agitation rate of 900 rpm, and an oxygen feed rate of 38 ml/min.
Table 12 shows the reaction times (i.e.. the time for at least 98% of the PMIDA to be consumed) of 5 cycles for the carbon-only catalyst. Table 12 also shows the reaction times for the two Pt-on-carbon catalysts in Example 12 over 6 cycles under the reaction conditions described Example 12. As may be seen from Table 12, the deactivation of the carbon-only catalyst per cycle generally tends to be greater (i.e., the reaction times tend to increase more per cycle) than the deactivation of the carbon catalysts which had a noble metal on their surfaces. The deactivation particularly appears to be less where the catalyst has been reduced with NaBH4 after the noble metal was deposited onto the surface. Without being bound by any particular theory, it is believed that the deactivation of the catalyst reduced with NaBH was less than the deactivation of the other Pt-on-carbon catalyst because the platinum on the NaBH catalyst leached less than the platinum on the other Pt-on-carbon catalyst. See Example 12, Tables 9 & 10.


Example 17. The Effect of Using a Catalyst Ccttaprising a Noble Metal Alloyed with a Catalyst-Surface Promoter
This example shows the advantages of a catalyst comprising platinum alloyed with iron.
1. Catalyst comprising platiniHti alloyed with iron
To prepare the catalyst comprising platinum alloyed with iron, approximately 10 grams of an activated carbon was slurried in about 180 ml of water. Next, 0.27 grams of FeCl3-6H20 and 1.39 grams of HjPtClg hydrate were co-dissolved in about 50 riil of water. This solution was added dropwise to the carbon slurry over a period of about 3 0 minutes. During the addition, the pH of the slurry dropped and was maintained at from about 4.4 to about 4.8 using a dilute NaOH solution (i.e., a 1,0 to 2.5 molar solution of NaOH). Afterward, the slurry was stirred for 3 0 more minutes at a pH of about 4.7. The slurry then was heated under Nj to 70°C at a rate of about 2°C/min. while maintaining the pH at about 4.7. Upon reaching 70°C, the pH was raised slowly over a period of about 3 0 minutes to S.0 with addition of the dilute NaOH solution. The stirring was continued for a period of about 10 min. until the pH became steady at about 6.0. The slurry was then cooled under Nj to about 35°C. Subsequently, the slurry was filtered, and the cake was washed with approximately 800 ml of water 3 times. The cake was then dried at 125°C under a vacuum. This produced a catalyst containing 5 wt.% platinum and 0.5 wt.% iron on carbon upon heating at 690°C in 20% Hj and 80% Ar for 1-6 hr.
This catalyst was analyzed via electron microscopy, as described in more detail in Example 19. An image

obtained through TEM of the carbon support showed that the alloyed metal particles were highly dispersed and uniformly distributed throughout the carbon support (the white dots represent the metal particles; and the variations in the background intensity are believed to represent the change of the local density of the porous carbon). The average size of the particles was about 3,5 nm, and the average distance between particles was about 20 nm. A high energy resolution X-ray spectra from an individual metal particle of the catalyst showed that both platinum and iron peaks were present (the copper peaks originated from the scattering of the copper grids). Quantitative analysis of the high energy resolution X-ray spectra from different individual metal particles showed that the composition of the particles, within experimental error, did not vary with the size or the location of the metal particles on the catalyst surface.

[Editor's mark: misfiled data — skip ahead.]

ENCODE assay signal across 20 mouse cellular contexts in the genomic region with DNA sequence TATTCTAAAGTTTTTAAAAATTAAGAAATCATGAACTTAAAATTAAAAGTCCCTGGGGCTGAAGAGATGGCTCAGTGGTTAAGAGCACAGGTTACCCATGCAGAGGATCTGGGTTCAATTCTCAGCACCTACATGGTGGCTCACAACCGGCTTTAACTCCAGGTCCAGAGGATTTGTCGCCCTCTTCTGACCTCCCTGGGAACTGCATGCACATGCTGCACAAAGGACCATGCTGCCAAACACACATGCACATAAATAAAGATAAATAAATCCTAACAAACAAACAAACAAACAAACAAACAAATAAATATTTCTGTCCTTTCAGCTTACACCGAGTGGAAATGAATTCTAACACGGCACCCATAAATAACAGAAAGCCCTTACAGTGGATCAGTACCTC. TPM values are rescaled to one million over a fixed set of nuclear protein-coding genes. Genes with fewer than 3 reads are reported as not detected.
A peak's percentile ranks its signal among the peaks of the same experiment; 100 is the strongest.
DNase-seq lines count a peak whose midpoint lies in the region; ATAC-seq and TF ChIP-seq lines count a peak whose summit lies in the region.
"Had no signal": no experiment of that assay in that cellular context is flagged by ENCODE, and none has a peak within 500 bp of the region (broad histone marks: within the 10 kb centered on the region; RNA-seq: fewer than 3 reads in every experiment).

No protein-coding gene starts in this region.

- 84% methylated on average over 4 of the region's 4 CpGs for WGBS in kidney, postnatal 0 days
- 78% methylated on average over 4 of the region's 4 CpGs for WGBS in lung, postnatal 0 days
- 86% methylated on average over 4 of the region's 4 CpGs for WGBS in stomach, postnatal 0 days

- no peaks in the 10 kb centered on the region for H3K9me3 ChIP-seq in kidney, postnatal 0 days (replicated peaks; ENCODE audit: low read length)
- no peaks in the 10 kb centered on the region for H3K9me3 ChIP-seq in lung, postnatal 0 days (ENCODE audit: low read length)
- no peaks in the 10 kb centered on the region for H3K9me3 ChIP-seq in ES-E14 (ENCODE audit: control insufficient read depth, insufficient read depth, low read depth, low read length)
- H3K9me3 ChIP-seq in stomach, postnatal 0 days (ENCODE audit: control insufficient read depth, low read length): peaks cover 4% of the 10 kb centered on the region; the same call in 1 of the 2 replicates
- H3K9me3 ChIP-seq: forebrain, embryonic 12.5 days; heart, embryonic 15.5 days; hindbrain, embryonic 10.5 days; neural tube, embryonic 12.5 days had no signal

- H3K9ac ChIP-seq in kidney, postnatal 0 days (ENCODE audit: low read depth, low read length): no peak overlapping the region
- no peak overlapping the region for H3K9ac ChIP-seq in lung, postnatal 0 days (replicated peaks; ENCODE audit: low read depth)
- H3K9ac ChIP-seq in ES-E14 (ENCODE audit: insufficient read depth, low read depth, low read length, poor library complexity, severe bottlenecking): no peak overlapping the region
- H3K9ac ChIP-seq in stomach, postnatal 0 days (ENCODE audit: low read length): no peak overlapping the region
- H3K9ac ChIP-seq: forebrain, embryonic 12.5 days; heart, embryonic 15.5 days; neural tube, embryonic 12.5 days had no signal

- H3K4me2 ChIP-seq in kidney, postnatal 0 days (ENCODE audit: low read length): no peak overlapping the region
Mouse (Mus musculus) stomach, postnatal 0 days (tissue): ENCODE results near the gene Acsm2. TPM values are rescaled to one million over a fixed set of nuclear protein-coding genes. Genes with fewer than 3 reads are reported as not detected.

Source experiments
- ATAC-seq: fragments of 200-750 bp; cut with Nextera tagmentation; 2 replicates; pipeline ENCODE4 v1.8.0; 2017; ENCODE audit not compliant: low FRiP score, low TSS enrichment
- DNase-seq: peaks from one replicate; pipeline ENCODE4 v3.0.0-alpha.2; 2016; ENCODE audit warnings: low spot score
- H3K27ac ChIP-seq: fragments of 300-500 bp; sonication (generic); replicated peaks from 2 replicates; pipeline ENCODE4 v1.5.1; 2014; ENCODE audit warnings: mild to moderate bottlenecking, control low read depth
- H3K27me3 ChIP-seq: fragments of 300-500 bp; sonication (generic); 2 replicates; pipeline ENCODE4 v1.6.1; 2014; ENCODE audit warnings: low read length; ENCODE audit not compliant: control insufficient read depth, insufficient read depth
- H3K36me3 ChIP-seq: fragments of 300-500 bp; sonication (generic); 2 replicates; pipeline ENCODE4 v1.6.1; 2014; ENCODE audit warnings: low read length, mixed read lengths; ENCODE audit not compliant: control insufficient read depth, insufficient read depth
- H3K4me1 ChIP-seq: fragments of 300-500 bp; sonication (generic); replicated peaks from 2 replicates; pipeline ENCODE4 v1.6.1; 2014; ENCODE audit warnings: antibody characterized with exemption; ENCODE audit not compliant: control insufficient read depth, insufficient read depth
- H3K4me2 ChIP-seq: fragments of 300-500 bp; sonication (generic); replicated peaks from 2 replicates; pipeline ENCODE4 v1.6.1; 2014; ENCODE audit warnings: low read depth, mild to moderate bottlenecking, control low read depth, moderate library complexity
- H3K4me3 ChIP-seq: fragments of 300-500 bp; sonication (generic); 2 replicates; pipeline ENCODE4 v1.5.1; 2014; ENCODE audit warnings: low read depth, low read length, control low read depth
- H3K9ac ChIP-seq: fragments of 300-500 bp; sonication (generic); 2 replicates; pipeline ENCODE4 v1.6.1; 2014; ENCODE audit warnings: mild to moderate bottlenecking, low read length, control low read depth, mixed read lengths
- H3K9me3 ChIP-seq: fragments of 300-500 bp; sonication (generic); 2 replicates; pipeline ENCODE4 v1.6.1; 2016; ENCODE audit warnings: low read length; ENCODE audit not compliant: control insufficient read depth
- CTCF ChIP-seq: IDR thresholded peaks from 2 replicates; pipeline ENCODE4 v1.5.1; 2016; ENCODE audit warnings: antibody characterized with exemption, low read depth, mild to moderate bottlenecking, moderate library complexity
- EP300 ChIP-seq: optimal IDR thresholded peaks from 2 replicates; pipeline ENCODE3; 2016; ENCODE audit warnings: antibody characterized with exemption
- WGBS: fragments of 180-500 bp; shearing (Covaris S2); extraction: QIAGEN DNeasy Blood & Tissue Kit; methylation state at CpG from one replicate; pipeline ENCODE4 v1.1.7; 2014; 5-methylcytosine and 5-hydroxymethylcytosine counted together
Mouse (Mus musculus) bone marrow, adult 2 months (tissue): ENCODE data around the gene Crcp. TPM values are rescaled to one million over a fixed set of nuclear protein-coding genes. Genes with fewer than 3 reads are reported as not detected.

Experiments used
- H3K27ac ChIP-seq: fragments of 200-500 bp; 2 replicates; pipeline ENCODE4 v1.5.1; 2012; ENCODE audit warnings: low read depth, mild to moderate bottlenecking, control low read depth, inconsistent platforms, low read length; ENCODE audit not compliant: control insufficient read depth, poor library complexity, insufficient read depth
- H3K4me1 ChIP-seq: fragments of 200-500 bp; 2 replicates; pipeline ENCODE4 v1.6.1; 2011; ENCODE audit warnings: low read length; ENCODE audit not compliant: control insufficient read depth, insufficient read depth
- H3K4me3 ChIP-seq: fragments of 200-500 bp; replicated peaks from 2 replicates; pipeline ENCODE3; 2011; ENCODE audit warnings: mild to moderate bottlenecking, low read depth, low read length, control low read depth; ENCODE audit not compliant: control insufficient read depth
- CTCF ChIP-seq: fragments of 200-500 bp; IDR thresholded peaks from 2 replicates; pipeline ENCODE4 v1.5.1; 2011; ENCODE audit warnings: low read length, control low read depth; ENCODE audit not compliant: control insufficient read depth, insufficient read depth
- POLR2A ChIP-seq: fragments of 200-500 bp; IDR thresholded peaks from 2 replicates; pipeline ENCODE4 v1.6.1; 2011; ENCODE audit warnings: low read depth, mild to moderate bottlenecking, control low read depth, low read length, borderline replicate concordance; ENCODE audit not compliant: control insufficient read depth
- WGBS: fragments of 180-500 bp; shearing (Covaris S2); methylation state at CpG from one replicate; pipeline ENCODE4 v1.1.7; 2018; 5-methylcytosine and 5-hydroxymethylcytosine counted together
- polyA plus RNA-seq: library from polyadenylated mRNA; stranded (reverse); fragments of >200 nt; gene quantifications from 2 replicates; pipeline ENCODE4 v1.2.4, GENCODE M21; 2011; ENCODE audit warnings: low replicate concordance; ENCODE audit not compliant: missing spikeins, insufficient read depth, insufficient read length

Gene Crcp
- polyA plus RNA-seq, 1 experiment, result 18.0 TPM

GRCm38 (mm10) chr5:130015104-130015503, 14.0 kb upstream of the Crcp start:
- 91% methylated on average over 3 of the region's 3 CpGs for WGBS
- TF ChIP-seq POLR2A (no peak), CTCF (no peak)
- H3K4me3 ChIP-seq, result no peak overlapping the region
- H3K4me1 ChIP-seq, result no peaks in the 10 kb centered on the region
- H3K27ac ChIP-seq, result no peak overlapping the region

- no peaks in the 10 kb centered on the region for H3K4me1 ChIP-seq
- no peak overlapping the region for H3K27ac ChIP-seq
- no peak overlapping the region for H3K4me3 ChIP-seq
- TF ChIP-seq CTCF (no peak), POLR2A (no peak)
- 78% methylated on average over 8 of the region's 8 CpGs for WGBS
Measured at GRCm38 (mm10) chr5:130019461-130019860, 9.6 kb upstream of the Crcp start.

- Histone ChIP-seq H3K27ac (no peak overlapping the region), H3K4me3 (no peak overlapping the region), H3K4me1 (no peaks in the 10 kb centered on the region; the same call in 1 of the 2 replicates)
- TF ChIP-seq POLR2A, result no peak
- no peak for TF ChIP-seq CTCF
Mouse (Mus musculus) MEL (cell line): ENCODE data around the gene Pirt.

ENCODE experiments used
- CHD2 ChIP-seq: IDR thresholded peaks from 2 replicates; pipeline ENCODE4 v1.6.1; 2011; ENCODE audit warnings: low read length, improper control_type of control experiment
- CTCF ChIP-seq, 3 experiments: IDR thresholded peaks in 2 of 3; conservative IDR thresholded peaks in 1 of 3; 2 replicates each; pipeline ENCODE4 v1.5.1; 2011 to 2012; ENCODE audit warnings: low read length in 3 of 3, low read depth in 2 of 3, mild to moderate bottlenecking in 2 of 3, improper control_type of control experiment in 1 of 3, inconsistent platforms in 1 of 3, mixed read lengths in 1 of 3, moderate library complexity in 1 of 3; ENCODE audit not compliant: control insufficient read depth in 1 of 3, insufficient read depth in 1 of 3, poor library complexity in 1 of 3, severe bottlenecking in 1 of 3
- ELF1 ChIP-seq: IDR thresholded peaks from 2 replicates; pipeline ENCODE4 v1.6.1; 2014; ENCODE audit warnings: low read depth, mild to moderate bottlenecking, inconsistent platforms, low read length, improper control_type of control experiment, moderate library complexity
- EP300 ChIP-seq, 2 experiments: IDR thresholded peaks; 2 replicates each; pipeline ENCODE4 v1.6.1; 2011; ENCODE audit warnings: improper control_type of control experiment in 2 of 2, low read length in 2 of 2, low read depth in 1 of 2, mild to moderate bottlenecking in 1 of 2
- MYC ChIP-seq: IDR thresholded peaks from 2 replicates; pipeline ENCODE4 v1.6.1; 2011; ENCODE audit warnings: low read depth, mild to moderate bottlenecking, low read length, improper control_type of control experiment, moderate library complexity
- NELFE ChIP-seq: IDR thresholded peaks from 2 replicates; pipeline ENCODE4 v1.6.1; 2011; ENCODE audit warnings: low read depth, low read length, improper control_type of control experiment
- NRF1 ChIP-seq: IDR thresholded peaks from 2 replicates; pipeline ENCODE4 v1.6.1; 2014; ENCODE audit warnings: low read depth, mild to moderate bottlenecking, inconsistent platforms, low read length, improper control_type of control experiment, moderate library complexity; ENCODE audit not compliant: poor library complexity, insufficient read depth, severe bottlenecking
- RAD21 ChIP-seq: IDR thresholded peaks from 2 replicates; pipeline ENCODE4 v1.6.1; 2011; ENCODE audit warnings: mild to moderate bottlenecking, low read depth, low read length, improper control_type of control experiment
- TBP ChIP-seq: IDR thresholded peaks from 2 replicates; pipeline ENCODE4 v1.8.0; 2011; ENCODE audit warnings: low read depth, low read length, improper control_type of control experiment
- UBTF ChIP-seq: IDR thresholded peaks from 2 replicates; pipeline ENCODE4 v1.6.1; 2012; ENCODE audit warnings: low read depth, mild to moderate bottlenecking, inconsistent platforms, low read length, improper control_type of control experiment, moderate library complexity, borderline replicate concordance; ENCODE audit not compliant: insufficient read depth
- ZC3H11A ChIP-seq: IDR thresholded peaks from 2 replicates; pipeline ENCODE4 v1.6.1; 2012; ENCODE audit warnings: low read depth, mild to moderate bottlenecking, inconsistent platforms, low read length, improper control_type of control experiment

2. Catalyst in which platinum was less alloyed with iron
To prepare the Pt/Fe/C catalyst in which the platinum was less alloyed with iron (i.e., this catalyst has less platinum alloyed with iron than does the first catalyst described in this example), the platinum and iron were deposited sequentially onto the surface of the carbon support. Approximately 5 grams of an activated carbon was slurried in about 500 ml of water. The pH was adjusted to about 5.0 with IN HCl. Next, about 0.25 grams of FeClj-SHjO was dissolved in 75 ml of water. This solution was added dropwise to the carbon slurry over a period of about 60 min. After all the solution was added, the slurry was stirred for about 2 hours. The pH

was adjusted to 9.5 with the dilute NaOH solution, and the slurry was stirred for a few more hours. Afterward, the slurry was filtered and washed with a plentiful amount of water. The wet cake was dried at 125°C under vacuum to produce 1 wt.% iron on carbon. Following drying, this 1 wt.% iron on carbon was reduced with an atmosphere containing 20% Hj and 80% Ar af635°C for 1-S hr. About 2.5 grams of this 1 wt.% iron on carbon was slurried in 250 ml of water. Next, about 0.36 grams of HjPtClg hydrate was dissolved in 65 ml of water, which, in turn, was added dropwise to the slurry over a period of about 60 min. After all the solution was added, the slurry was stirred for 2 hours. The slurry then was filtered and washed with a plentiful amount of water. The cake was then re-slurried in 450 ml of water. After adjusting the pH of the slurry to 9.5 with the dilute NaOH solution, the slurry was stirred for about 45 min. Next, the slurry was filtered and washed once with 450 ml of water. The wet cake was the dried at 125°C under vacuum. This produced a catalyst containing 5 wt.% platinum and 1 wt.% iron on carbon upon reduction by heating to a temperature of 660°C in an atmosphere containing 2 0% Hj and 80% Ar for 1-6 hr.